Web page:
We used the additional tens of millions of dollars from the office hours payments we won in this Agreement to strategically position us to end this exploitative practice. This is where the single rate fits in as a strategic building block to end adjunct exploitation. If we maintained the steps in each rank, then we would have to distribute these tens of millions of dollars in such a way so that the minimums would be lower than the $5,500 we achieved. This should be obvious. If we were to maintain salary steps and put money on the top steps, it would mean there is less money to devote to raising the minimum. The distribution of funds is a choice. Raising the minimum as much as possible given the resources available is the right choice to make real progress toward ending adjunct exploitation. New and most current adjuncts will experience significant salary increases.
The bargaining team recognized that transitioning from a step system to single rate system would not be fair to the minority of current adjuncts who had labored through years of steps. So, the Tentative Agreement provides for a transition provision for current adjuncts whose hourly rates will be above the single rate by “red-circling” them; thus, allowing them to keep their higher individual rate so that no long-serving adjunct is disadvantaged by the transition.
Adjunct office hours are funded: Another major success of our campaign is that the Governor and Mayor have owned the additional payments for office hours, and CUNY and the PSC anticipate that these contractual gains will be funded. This provision alone does not break austerity funding of CUNY, but it demonstrates that through bargaining we have brought additional resources into the University. This represents another important building block for making future gains and finally ending low-paid contingency.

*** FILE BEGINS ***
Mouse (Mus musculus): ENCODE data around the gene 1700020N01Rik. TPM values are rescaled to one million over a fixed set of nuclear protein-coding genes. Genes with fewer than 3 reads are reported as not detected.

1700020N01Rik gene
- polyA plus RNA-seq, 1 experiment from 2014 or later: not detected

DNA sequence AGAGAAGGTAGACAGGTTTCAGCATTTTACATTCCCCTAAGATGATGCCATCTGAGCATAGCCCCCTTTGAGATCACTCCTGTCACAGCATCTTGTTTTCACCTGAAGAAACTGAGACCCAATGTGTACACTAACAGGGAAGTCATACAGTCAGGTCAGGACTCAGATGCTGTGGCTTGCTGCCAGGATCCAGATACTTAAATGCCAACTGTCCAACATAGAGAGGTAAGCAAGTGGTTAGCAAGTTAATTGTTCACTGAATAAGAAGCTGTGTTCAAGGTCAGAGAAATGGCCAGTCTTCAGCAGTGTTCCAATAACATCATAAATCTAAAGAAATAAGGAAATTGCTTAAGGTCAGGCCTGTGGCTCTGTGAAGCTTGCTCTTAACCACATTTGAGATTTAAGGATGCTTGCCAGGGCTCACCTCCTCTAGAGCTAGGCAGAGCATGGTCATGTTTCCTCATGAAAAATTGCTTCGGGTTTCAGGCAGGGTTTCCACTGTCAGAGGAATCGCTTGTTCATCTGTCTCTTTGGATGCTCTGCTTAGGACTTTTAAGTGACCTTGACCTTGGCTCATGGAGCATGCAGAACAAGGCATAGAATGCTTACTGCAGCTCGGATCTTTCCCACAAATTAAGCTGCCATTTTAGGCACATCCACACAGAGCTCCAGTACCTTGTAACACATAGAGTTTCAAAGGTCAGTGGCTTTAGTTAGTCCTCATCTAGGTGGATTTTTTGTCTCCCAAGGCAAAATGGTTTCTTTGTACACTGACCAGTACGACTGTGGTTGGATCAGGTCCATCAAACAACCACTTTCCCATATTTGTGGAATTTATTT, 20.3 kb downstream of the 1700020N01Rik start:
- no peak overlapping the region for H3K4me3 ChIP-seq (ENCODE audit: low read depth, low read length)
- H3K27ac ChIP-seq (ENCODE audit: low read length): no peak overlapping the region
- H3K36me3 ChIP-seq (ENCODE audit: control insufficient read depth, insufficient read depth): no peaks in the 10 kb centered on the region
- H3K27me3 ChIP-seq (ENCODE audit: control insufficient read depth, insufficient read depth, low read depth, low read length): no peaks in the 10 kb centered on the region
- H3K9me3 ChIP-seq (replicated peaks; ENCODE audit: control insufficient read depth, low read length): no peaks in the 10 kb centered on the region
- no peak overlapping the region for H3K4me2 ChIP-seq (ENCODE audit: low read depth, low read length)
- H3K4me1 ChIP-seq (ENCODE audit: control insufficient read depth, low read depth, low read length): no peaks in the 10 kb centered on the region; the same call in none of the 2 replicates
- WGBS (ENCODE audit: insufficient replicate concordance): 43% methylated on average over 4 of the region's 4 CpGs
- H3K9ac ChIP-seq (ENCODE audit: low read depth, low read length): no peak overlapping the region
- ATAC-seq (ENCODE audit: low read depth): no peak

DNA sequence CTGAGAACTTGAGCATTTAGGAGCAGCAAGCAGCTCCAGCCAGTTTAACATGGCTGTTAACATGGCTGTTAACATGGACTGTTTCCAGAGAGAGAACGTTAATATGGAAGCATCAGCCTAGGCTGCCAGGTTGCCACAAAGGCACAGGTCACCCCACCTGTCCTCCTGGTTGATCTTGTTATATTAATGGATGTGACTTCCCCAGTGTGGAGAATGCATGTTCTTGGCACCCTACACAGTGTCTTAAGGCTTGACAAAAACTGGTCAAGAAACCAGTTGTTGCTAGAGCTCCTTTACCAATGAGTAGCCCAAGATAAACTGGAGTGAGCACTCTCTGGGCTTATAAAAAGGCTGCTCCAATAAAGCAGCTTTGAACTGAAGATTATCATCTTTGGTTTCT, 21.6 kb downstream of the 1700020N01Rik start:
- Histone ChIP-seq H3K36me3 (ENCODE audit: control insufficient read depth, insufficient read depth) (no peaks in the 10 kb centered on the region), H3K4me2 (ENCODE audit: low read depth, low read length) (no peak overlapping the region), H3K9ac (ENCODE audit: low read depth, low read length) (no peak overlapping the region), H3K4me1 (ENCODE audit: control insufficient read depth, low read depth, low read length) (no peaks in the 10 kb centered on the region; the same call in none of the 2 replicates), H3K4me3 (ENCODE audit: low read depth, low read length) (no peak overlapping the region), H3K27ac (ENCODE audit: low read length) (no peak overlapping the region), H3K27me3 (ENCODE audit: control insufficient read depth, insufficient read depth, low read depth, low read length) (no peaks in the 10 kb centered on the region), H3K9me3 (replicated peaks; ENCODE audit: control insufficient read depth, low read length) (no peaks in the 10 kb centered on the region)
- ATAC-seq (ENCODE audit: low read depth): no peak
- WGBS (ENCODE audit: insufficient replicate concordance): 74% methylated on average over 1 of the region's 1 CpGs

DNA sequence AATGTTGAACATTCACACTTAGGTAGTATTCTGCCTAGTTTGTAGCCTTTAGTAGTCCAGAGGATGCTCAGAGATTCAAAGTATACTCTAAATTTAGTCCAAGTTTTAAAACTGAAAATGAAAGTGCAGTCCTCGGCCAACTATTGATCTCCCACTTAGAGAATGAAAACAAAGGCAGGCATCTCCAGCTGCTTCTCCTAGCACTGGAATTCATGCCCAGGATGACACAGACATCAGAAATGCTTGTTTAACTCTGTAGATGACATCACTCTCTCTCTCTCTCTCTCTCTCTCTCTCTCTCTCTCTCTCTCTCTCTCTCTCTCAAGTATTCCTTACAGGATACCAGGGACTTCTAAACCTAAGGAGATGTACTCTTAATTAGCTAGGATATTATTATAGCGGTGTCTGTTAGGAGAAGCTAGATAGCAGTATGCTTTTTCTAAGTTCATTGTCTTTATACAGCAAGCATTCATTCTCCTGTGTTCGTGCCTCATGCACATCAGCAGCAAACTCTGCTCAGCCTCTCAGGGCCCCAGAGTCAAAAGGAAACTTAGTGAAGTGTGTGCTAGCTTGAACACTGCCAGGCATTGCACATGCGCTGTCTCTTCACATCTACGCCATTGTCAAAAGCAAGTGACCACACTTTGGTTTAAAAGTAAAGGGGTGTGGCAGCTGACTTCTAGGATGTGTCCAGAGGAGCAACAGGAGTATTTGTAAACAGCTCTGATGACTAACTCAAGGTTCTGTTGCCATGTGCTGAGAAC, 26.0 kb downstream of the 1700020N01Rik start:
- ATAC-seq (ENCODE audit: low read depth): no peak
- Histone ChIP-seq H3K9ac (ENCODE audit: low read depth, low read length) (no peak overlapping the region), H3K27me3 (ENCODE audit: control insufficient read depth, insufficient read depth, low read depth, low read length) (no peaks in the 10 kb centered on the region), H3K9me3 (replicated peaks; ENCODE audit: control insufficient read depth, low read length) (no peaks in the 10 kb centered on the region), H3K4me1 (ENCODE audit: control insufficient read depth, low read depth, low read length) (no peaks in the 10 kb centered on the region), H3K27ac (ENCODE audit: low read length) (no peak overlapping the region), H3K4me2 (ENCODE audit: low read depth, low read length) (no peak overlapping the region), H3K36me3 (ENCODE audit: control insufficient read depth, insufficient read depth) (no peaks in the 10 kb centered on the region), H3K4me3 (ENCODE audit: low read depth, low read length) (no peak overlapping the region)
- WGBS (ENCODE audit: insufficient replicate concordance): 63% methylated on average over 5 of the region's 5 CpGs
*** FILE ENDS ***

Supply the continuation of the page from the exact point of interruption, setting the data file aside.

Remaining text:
Critique alone does not make history: Some analysts are very good at critique and eloquently express what they don’t like. Critique alone, however, is a negative moment and does not move us forward and make history. Given all the constraints within which we operate, the PSC leadership has put forward a plan of action and a strategic vision to end the system of adjunct exploitation at CUNY. While we have made substantial progress in implementing the vision and plan of action, this Tentative Agreement by itself does not end austerity nor adjunctification. But, with ratification, substantial progress will be made toward those ends, and the building blocks will be in place for further advances. This Tentative Agreement is not just a quantitative advance in salary for adjuncts and others, but a qualitative change, preceded by a powerful struggle, that recognizes the legitimacy of one of our central and historic demands: adjuncts should be paid for their unpaid labor and that this payment should not be constrained by pattern bargaining.
To those who offer important and cogent critiques of the circumstances we confront, I would quote Marx, “Philosophers have hitherto only interpreted the world in various ways, the point is to change it.”